Hard work and a sense of humour
The University employs two staff members with moderate intellectual disabilities with the assistance of Jobsupport, which is a government funded employment service.
For 14 years, staff and students of the Centre for English Teaching (CET) have benefited from the contribution of Administration Assistant Rachel Harvey. Rachel prepares course and orientation materials, and assists with various other office duties such as photocopying and data entry which are essential to the smooth functioning of the centre. One of the reasons Rachel enjoys her work at the University is that she is continuing a family tradition her mother - Judith Dickson - was an education lecturer at the University for many years. She says: “I like everything about my job and I like the people.”
Rachel’s manager, Stephen Howlett, CET’s Head of Administration, describes Rachel as “our bellwether”. “When Rachel walks in and smiles, we know it’s going to be a good day. She has stabilised us as team and as individuals she has broadened our horizons by increasing our understanding of the full spectrum of people in our society.”
The School of Public Health, Faculty of Medicine, turned to Jobsupport in March last year when they identified what Alison Birt, Executive Officer, describes as “a very real need for assistance with tasks that regularly manage to fall off the priority list”. Administration Assistant Thomas Maxwell now supports the Head of School Executive team in a part time role that involves filing, photocopying, checking totals, matching receipts to corporate card expenditure statements, assisting with mail out and internal mail delivery.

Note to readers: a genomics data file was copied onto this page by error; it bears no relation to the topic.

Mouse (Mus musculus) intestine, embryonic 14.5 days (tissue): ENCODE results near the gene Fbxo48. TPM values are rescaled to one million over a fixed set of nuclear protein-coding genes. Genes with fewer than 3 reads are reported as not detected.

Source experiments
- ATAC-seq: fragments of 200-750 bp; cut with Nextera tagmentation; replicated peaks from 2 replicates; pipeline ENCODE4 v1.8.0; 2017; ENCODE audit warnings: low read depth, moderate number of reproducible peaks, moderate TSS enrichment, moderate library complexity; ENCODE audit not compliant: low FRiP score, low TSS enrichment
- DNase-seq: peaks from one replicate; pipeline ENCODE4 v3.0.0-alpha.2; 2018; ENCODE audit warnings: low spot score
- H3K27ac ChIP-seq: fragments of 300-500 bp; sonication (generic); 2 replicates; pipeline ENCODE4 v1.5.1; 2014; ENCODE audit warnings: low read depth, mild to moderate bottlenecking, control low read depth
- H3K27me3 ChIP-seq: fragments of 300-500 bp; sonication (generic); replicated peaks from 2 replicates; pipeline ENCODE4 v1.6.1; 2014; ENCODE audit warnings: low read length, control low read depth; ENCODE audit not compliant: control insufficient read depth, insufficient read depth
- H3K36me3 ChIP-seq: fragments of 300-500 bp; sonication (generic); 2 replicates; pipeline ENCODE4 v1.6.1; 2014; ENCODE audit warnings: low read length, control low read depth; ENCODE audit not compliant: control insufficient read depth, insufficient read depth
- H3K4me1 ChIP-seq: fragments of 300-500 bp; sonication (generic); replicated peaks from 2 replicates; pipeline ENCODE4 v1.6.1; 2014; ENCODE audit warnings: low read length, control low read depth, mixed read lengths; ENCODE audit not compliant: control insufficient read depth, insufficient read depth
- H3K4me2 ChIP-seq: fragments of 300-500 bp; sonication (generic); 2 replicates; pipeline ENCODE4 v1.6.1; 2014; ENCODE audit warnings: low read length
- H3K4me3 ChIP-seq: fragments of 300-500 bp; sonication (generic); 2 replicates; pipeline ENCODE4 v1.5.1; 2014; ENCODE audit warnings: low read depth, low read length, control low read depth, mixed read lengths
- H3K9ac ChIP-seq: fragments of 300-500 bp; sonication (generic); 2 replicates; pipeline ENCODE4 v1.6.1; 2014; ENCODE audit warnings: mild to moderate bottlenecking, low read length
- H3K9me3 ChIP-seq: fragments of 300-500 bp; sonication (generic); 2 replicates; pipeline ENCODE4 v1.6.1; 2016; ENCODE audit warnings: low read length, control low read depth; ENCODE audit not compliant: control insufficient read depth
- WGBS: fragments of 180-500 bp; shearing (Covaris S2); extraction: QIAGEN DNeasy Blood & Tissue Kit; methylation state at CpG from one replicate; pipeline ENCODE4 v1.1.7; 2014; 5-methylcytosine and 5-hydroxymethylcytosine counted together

Alison says: “Tom has added to the fabric of our workplace, his delightful personality and disposition, along with a wicked sense of humour, often stops us in our steps when we least expect. In a sense he provides the much needed social glue. He has added a lot to the school not only in terms of what he does, but also with his presence.”
There are many positives for organisations which have employees with disabilities, according to Maree Murray, Assistant Director, Staff and Student Equal Opportunity Unit.
Maree says: “When compared to people without a disability, people with disabilities can be more reliable and stay with an employer longer; take less sick leave and have less occupational health and safety incidents; have the same or better attendance and punctuality. Put simply, the employment of people with disabilities makes good business sense. The University is committed to the provision of equal employment opportunity and we hope to increase the proportions of staff with disabilities across the University.”
Jobsupport looks after the employment of over 500 people with an intellectual disability in jobs throughout the Sydney metropolitan area. The Jobsupport team works with the employer in identifying tasks that can be matched against the skill set of the Jobsupport client base. They then provide on the job training for the candidate, working beside them in the initial phases to ensure they understand the tasks and responsibilities associated with the specific workplace. Jobsupport continues to support the staff member and their manager for the duration of employment.
For more information visit the Jobsupport website or talk to SydneyRecruitment.